I’m writing this column on a brand new computer. It’s eight days old now, and just perfect. And beautiful. And so special.
My very first Mac.
It’s a white MacBook, with 2 gigabytes RAM and a 200 GB hard drive, with all the usual goodies that Apple always packs its products with: iTunes, iPhoto, i-Everything. Oh, and, did I say it’s gorgeous?
This is the end of a long process that began in the late 1980s. I remember talking to my college buddy about buying a Macintosh (we’re talking about the original Macintosh that had the 12-inch black and white screen). He talked me out of it by promising me that I could copy all the DOS programs from him. And then he sold me his old Amstrad.
About a year and a half ago my PC broke and while it was in the shop for five weeks (a story in itself), I was left with my father-in-law’s then-three-year-old Powerbook. It was slow, and the battery was if not dead, in life support at least, and yet I felt kind of … how should I put this … cool.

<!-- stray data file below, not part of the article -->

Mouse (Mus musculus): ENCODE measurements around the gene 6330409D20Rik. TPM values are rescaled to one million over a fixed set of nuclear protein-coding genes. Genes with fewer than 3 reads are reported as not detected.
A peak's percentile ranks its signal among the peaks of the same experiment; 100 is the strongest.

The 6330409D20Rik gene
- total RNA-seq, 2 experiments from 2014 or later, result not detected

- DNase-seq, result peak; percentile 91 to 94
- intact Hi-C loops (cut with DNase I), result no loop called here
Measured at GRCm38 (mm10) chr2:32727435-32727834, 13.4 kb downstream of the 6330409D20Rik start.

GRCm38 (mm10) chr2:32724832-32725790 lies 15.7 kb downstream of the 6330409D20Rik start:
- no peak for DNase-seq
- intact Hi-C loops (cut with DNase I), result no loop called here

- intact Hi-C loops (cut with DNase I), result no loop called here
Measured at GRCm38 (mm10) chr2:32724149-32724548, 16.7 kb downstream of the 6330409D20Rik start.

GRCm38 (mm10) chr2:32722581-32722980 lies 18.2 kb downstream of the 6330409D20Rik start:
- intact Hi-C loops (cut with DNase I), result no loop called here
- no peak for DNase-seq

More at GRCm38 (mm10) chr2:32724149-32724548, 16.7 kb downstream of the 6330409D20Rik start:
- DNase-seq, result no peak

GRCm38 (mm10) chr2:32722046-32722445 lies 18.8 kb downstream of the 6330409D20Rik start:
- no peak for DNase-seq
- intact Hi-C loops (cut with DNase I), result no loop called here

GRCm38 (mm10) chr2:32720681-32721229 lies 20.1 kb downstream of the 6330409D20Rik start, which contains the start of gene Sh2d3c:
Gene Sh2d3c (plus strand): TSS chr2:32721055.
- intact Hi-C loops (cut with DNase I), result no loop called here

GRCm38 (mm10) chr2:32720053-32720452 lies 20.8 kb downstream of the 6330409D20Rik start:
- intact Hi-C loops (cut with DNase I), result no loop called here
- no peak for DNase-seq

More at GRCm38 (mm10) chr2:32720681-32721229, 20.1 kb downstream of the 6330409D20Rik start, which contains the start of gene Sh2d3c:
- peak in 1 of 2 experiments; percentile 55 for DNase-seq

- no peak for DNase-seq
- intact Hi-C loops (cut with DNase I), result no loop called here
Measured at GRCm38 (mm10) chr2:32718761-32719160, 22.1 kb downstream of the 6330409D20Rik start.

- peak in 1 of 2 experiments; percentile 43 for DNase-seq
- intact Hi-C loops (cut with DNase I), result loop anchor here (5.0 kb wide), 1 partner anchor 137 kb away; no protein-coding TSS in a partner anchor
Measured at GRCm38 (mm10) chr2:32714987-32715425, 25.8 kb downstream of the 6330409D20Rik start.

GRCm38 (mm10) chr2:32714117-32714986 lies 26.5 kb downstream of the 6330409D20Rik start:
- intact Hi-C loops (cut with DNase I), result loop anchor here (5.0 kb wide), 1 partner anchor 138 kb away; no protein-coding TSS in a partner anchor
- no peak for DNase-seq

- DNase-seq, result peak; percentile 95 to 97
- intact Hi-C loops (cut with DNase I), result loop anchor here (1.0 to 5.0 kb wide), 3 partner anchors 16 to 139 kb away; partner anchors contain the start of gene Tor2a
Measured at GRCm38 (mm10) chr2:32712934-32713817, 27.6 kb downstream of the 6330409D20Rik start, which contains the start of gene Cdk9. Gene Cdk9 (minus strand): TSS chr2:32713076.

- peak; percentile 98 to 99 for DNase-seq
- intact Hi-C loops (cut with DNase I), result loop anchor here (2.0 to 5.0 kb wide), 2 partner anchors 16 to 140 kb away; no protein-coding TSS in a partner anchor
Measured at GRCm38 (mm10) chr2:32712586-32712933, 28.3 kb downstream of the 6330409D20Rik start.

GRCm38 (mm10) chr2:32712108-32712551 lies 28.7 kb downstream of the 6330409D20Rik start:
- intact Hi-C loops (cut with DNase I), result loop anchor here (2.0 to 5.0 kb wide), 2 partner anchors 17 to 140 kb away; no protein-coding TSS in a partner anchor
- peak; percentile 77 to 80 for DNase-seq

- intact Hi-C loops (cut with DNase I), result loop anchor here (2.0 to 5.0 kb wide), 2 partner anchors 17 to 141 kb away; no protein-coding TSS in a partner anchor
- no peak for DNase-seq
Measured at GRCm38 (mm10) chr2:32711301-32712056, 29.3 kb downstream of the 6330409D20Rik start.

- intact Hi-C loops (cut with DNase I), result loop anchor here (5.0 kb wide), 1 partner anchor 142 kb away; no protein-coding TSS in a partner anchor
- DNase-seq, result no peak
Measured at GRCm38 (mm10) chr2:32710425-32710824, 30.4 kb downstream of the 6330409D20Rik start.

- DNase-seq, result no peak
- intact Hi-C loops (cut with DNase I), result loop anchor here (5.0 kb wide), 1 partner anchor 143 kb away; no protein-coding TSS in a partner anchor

So this time around when I decided to buy a new computer, I also decided to buy a Mac. I had to. There was no reason not to.
For one, I can afford to buy software to this computer. And second, with the the development going towards the Internet, the incentive to have everything on your desktop isn’t as big. If all I need to write a document is a browser, Google account to access my text docs and spredsheets, and a WiFi connection at a cafe, what matters most is the ease of use, the operative system’s reliability, and yes, how cool the computer is.
I had no problems organizing the 7300 photos I had on the external backup disk, iPhoto did that for me. My music’s in great shape with iTunes which also seems to work a little better with my iPod now that they’re both in the Mac format. And let’s face it, my kids love PhotoBooth. OK, I love it too.
Just check this out.